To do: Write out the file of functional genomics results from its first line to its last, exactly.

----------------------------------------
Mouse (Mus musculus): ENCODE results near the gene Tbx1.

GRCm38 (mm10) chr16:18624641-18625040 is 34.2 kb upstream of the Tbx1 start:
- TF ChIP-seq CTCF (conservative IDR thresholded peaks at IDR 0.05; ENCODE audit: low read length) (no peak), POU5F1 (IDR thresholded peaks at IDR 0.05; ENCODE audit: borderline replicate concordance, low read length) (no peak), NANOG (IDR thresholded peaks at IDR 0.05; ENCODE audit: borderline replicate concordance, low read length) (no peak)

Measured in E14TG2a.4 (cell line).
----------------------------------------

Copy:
Mouse (Mus musculus): ENCODE results near the gene Tbx1.

GRCm38 (mm10) chr16:18624641-18625040 is 34.2 kb upstream of the Tbx1 start:
- TF ChIP-seq CTCF (conservative IDR thresholded peaks at IDR 0.05; ENCODE audit: low read length) (no peak), POU5F1 (IDR thresholded peaks at IDR 0.05; ENCODE audit: borderline replicate concordance, low read length) (no peak), NANOG (IDR thresholded peaks at IDR 0.05; ENCODE audit: borderline replicate concordance, low read length) (no peak)

Measured in E14TG2a.4 (cell line).